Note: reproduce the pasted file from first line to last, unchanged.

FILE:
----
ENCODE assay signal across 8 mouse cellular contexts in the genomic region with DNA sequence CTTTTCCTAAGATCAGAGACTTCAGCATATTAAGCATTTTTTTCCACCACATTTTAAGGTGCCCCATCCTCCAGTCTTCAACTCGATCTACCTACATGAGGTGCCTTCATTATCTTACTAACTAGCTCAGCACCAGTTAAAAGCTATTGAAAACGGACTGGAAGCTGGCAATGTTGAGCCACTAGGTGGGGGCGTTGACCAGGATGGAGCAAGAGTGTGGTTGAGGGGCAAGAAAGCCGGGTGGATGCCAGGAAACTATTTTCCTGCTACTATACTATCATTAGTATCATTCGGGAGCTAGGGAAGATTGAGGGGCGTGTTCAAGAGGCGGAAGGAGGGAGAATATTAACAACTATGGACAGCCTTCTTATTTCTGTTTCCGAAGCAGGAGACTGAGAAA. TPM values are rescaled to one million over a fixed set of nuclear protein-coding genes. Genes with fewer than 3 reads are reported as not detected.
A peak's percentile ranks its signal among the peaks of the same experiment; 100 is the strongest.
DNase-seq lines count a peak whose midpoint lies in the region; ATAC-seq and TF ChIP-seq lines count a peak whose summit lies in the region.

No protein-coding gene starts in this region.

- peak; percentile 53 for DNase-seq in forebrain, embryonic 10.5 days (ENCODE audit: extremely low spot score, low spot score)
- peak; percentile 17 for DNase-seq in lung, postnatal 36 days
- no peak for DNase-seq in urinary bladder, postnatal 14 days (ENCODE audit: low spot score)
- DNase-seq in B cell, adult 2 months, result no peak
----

ENCODE assay signal across 8 mouse cellular contexts in the genomic region with DNA sequence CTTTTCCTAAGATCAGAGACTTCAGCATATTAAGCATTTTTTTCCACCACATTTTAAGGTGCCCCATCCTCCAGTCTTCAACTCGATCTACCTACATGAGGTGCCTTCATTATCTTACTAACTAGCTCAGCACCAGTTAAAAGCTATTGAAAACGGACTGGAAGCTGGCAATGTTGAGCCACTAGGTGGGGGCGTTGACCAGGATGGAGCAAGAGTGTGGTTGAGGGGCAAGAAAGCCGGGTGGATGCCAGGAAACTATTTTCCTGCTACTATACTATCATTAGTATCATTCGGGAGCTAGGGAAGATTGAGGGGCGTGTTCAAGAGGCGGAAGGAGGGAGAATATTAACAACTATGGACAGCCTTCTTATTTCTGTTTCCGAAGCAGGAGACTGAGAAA. TPM values are rescaled to one million over a fixed set of nuclear protein-coding genes. Genes with fewer than 3 reads are reported as not detected.
A peak's percentile ranks its signal among the peaks of the same experiment; 100 is the strongest.
DNase-seq lines count a peak whose midpoint lies in the region; ATAC-seq and TF ChIP-seq lines count a peak whose summit lies in the region.

No protein-coding gene starts in this region.

- peak; percentile 53 for DNase-seq in forebrain, embryonic 10.5 days (ENCODE audit: extremely low spot score, low spot score)
- peak; percentile 17 for DNase-seq in lung, postnatal 36 days
- no peak for DNase-seq in urinary bladder, postnatal 14 days (ENCODE audit: low spot score)
- DNase-seq in B cell, adult 2 months, result no peak